• Review and Reflect: After the first two columns of a map have been completed initially, it is time to see how things are shaping up. Using some of the reporting options within Curriculum Trak (i.e. – Scope and Sequence report and the Benchmark by Course report), review the information you have gathered so far. This could be done independently teacher by teacher or as a group or department asking: 
    • What are we missing? 
    • Where are we overlapping? 
    • Where can we do less? Where can we do more? 
    • Will this course fit seamlessly with the courses above, below, or next to it (other subjects)? (Note: How the course integrates with other subject areas is a valid consideration here as well. Sometimes concepts need to be included or excluded simply because of the needs of another required course at the same grade level.) 
  • Refine and Improve: Go back to either the list of units (course concepts) and/or standards/benchmarks alignment and make improvements. This might require adding or removing information, asking questions, grieving the loss of “soap box” units, or embracing concepts that are less exciting. It will require humility. You may even need to seek the input of other teachers on your team. On the other hand, teachers may experience new-found freedom from those textbooks chapters they didn’t realize were optional. The goal is to create a course guide that adequately meets the needs of your students and adequately fills the role it is designed to fill.  
  • Finalize Your Key Course Concepts: As you continue this process as a team, your “guaranteed and viable” curriculum will begin to emerge. You will begin to gather around the concepts that need to be taught no matter what and protected no matter how many other initiatives and activities have become part of your school culture. You will begin to recognize where to invest your valuable instructional time and what areas are not worth your time at all. Teachers can always plan and teach other units as time allows, but your course map should begin with only those units that have to be taught no matter what.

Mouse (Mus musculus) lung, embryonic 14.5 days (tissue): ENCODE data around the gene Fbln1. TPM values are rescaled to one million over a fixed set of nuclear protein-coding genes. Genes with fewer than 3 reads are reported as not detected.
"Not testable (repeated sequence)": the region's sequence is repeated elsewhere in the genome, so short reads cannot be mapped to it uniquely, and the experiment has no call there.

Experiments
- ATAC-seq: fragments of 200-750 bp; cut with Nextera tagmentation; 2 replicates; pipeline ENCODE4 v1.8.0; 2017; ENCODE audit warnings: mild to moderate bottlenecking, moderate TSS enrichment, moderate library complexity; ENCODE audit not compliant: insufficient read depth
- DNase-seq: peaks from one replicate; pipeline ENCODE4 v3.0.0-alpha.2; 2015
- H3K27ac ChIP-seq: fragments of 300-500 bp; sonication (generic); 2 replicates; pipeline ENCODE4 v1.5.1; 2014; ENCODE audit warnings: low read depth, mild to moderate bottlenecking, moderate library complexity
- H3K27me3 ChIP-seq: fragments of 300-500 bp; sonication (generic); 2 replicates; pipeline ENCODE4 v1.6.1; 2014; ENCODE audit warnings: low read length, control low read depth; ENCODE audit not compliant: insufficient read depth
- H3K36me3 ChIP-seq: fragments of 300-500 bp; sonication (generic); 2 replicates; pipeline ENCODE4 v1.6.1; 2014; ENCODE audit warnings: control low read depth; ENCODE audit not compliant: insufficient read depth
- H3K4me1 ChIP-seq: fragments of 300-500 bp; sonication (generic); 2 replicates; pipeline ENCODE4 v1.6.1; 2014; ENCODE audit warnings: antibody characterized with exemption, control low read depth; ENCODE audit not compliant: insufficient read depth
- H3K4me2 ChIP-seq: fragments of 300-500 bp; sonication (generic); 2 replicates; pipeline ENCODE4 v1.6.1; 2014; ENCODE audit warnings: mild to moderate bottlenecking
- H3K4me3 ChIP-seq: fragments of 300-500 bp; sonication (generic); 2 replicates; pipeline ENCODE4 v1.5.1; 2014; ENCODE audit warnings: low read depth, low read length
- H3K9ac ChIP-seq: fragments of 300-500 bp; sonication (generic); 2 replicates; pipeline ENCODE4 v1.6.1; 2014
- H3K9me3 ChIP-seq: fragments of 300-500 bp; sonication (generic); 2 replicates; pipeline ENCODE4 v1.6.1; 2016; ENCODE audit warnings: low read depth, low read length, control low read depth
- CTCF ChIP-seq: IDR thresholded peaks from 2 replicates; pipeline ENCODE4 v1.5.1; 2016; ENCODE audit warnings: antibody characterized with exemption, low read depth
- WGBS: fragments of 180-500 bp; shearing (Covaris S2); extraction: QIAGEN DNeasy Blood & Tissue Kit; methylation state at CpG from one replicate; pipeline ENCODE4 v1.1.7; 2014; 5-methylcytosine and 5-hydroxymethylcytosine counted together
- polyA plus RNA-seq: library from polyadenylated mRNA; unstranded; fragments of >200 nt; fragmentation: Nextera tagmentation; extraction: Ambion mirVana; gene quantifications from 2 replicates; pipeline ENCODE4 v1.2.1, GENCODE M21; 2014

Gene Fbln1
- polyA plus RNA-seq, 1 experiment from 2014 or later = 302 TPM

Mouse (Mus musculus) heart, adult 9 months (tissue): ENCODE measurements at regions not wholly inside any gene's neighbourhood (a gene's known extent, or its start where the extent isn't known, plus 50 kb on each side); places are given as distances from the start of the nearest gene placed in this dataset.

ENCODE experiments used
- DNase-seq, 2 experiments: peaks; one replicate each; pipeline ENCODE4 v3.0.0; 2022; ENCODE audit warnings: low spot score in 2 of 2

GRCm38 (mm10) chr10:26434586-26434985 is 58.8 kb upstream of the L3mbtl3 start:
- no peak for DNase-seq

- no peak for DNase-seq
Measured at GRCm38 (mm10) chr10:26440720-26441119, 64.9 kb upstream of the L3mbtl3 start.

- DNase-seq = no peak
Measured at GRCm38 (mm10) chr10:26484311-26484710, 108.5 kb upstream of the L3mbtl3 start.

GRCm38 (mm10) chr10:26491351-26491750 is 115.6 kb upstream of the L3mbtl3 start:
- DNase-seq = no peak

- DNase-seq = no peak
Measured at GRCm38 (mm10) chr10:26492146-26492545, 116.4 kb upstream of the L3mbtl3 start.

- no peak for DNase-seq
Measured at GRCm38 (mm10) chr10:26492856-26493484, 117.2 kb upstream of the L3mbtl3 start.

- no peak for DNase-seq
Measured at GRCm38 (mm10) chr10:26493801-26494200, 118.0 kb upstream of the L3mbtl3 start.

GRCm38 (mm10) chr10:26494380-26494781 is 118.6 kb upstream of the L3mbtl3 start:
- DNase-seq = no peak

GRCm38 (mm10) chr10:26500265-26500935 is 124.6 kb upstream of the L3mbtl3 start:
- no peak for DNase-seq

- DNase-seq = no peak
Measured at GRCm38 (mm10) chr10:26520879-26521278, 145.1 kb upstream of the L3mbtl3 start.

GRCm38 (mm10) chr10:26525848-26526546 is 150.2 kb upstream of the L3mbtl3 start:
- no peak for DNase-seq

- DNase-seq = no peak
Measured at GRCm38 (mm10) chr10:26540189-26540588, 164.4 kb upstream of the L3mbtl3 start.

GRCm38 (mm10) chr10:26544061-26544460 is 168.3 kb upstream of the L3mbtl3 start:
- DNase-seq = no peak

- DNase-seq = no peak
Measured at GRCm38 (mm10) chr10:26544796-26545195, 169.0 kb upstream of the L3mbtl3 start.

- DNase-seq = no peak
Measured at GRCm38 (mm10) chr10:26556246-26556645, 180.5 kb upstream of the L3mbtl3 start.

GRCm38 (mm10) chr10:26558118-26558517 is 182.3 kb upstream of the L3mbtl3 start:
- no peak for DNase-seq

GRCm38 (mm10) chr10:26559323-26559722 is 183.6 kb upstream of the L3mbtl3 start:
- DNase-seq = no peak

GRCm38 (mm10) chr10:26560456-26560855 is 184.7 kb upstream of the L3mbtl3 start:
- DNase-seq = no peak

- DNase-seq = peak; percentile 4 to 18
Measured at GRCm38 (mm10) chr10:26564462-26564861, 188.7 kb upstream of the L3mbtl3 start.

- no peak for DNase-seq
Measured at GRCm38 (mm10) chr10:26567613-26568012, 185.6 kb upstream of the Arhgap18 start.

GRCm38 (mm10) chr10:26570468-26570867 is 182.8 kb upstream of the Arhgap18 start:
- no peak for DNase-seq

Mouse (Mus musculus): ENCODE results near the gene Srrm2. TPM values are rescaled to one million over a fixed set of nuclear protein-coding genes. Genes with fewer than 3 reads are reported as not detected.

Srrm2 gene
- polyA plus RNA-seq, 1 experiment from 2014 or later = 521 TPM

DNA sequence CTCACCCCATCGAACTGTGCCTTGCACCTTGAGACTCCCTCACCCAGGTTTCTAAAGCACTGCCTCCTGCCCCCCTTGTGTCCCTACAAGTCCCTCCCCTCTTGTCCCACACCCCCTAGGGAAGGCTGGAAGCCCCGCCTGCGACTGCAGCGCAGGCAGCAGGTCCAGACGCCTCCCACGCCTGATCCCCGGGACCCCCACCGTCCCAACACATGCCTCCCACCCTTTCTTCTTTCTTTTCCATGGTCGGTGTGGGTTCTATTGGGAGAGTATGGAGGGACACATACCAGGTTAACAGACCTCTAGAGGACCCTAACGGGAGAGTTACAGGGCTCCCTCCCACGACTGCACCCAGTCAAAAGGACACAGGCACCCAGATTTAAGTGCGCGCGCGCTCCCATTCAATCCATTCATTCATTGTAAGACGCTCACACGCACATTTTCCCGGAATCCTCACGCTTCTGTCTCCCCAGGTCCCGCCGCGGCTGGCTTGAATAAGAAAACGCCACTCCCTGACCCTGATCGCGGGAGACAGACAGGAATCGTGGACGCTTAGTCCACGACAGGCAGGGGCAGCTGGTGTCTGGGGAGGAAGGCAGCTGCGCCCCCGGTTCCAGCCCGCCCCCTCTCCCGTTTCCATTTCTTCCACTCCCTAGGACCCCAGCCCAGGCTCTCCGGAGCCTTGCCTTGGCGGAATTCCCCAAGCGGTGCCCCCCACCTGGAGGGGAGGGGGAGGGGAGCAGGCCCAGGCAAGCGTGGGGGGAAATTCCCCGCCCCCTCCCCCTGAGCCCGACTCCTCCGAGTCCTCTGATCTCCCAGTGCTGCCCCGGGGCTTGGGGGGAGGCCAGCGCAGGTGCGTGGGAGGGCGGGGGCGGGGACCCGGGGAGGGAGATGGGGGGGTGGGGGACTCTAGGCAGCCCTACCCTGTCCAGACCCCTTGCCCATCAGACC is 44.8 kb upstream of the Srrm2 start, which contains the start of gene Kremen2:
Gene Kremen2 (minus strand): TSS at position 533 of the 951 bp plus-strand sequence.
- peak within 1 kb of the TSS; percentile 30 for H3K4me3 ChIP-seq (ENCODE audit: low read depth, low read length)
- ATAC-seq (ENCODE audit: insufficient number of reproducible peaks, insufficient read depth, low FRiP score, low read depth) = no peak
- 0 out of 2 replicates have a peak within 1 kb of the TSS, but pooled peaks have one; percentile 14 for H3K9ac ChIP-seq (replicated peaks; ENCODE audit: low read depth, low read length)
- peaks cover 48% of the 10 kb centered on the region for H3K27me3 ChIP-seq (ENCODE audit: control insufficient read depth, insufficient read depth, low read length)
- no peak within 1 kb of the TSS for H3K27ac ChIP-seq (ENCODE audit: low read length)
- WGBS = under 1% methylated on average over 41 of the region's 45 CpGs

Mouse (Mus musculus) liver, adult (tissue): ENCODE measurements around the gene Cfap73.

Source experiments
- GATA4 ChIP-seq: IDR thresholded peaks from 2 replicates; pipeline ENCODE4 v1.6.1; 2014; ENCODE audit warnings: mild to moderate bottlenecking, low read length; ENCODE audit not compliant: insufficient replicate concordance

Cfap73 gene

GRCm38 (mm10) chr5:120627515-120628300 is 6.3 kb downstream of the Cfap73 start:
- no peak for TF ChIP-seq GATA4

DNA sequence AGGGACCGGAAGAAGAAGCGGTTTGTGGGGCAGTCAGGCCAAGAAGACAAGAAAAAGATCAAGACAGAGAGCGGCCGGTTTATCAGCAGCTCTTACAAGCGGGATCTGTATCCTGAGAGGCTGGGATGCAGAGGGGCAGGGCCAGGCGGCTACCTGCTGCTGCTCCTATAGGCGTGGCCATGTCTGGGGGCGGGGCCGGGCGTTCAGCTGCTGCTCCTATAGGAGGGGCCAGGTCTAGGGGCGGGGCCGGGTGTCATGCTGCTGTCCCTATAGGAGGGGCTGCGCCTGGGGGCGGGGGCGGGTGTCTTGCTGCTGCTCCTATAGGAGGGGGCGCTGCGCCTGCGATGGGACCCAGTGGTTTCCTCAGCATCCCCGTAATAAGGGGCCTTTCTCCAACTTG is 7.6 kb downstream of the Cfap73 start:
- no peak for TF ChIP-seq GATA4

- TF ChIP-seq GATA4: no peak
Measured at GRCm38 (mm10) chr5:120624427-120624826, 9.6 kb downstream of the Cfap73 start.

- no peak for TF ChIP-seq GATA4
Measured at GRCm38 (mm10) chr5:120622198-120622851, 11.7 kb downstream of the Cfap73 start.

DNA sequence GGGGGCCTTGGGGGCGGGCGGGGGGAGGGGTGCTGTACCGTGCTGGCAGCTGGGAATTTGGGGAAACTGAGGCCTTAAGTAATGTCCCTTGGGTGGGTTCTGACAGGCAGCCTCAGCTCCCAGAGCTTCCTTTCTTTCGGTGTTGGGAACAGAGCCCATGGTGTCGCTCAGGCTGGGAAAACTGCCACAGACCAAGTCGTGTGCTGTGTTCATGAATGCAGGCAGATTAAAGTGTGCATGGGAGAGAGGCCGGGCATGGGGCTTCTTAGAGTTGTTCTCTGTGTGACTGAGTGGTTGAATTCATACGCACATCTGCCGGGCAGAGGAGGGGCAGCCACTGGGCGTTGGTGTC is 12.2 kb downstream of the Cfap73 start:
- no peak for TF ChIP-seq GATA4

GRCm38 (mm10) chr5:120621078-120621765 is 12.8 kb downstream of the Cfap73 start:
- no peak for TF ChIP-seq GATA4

At some point, you will notice that the articulation phase is beginning to settle down. The right concepts have been identified and your educators are embracing their current configuration as the correct configuration for your context. Minor changes will still need to be made over the coming weeks, months, and years, but you will very clearly no longer be in either a “data dump” or refining/reorganizing mode. Your mapping work isn’t finished because you may only have the first two columns of each map completed. But, you have articulated your curriculum at its most basic level. That’s a reason to celebrate.

Curriculum Trak seeks to provide resources for schools who are engaged in this endeavor. If you are returning to your mapping efforts after the disruptions of 2020, you might consider creating an archive of your account in order to give your teachers full freedom to make big changes to their courses. You might also consider joining our CT Certification training where we flesh out the steps above in more detail, consider reports and other opportunities for instigating growth in this area. As always, contact support if you have any questions or concerns.